STATE OF MINNESOTA
IN COURT OF APPEALS
C2-97-1174

In Re the Marriage of:

Judy A. Weigel, f/k/a Judy A. Miller, petitioner,
Appellant,

vs.

Christopher J. Miller,
Respondent.

Filed February 24, 1998
Appeal Dismissed as Moot
Davies, Judge

Carver County District Court
File No. F397254

M. Sue Wilson, Terri A. Blomfelt, M. Sue Wilson Law Offices, P.A., 1140 Metropolitan Centre, 333 South Seventh St., Minneapolis, MN 55402-2421 (for appellant)

Considered and decided by Kalitowski, Presiding Judge, Davies, Judge, and Mansur, Judge.*

* Retired judge of the district court, serving as judge of the Minnesota Court of Appeals by appointment pursuant to Minn. Const. art. VI, § 10.

S Y L L A B U S

1. A party prevailing in the district court may not appeal findings even if the party believes those findings could negatively impact future litigation.

2. An appeal of an order that has been dismissed is moot.

O P I N I O N

DAVIES, Judge

A district court granted an order for protection sought by appellant Judy A. Weigel. Appellant does not object to the issuance of this order, but appeals from the trial court's findings of fact and order that a Child in Need of Protection or Services (CHIPS) petition be filed. We dismiss the appeal as moot.

FACTS

Appellant Judy A. Weigel and respondent Christopher J. Miller have joint legal custody of their daughter. Appellant, who alleged sexual abuse of the daughter by respondent, was granted an ex parte order for protection against respondent, prohibiting him from having any contact with the daughter until a hearing could be held.

After an initial hearing, respondent was limited to one hour of supervised visitation with the daughter per week. After an evidentiary hearing, the district court issued an order for protection. The order restrained respondent from assaulting the daughter and continued the restrictions on his visitation. The order also prohibited appellant from interfering in the evaluation of the daughter's needs and demeaning or vilifying respondent to the daughter.

Appellant does not challenge the order itself, but appeals the district court's “findings” that the daughter had not been sexually abused by respondent and that appellant had coached the daughter into making false allegations.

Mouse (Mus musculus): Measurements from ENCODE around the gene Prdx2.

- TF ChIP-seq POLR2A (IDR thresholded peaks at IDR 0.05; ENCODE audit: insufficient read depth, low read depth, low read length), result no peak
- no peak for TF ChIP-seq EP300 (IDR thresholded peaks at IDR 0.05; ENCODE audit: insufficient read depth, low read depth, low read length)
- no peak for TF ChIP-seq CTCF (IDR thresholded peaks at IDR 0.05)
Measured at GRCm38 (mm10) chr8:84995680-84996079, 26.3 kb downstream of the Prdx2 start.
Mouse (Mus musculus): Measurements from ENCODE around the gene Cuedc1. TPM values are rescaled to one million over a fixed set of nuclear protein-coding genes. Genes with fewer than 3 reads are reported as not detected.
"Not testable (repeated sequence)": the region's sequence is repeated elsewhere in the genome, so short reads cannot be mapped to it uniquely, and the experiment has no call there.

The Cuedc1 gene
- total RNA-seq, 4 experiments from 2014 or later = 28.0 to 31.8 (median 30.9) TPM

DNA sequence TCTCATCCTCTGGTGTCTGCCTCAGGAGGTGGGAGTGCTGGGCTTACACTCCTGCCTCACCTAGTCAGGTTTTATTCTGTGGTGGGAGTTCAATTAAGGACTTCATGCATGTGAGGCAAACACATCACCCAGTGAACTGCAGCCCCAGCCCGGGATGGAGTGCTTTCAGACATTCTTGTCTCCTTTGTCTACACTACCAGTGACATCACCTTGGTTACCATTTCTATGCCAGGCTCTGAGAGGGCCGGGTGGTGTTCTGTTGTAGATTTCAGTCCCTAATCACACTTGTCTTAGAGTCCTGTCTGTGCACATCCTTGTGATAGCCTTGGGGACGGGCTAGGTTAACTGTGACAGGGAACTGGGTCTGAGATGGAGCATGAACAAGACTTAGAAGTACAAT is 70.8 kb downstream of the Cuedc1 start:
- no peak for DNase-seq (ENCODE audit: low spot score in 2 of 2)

Appellant also contests the court-ordered filing of a CHIPS petition. The court ordered the petition because it found that the parents' animosity toward each other was harmful to the daughter. The petition has since been dismissed.

ISSUES

I. May a party prevailing in the district court appeal from that court's findings of fact?

II. Is appeal of the court-ordered CHIPS petition rendered moot by dismissal of that petition?

ANALYSIS

I.

It is well settled that courts hear only live controversies and will not rule on a question merely to set a precedent. In re Inspection of Minn. Auto Specialties, Inc., 346 N.W.2d 657, 658 (Minn. 1984). If, while an appeal is pending, an event occurs that renders a “decision on the merits unnecessary or an award of effective relief impossible,” the appeal must be dismissed as moot. Id.

The district court granted the requested order for protection, which limited respondent's visitation to one supervised hour per week. Appellant does not object to that ruling. Nevertheless, appellant contends that the court erroneously found that no sexual abuse had occurred and that appellant had coached the daughter to make the allegations. Appellant argues that these findings may reduce the daughter's credibility in future custody or other proceedings involving allegations of sexual abuse.

In essence, appellant wishes to contest the trial court's findings of fact, even though she was awarded the order for protection she sought. Appellate courts lack the resources to respond to such pointless appeals. A prevailing party may not separately appeal a district court's findings of fact. Johnson v. American Econ. Ins. Co., 419 N.W.2d 126, 128 n.1 (Minn. App. 1988); see also Minn. R. Civ. App. P. 106 (respondent may appeal only adverse judgment or order). District courts are equipped to recognize that unnecessary findings like those objected to here are not binding in subsequent proceedings.

II.

The CHIPS petition appellant objects to was dismissed two weeks before her brief was filed. Appellant contends this issue is not moot because she was forced to incur attorney fees to defeat the petition and because the mere fact that the petition was issued is a black mark on her record. This issue is moot because no remedy can now be granted by this court. See Minn. Auto Specialties, 346 N.W.2d at 658 (appeal moot if event that occurs while appeal is pending renders decision unnecessary).

D E C I S I O N

Appellant may not appeal from the district court's findings of fact, and appellant's challenge to the court-ordered CHIPS petition is moot.

Appeal dismissed as moot.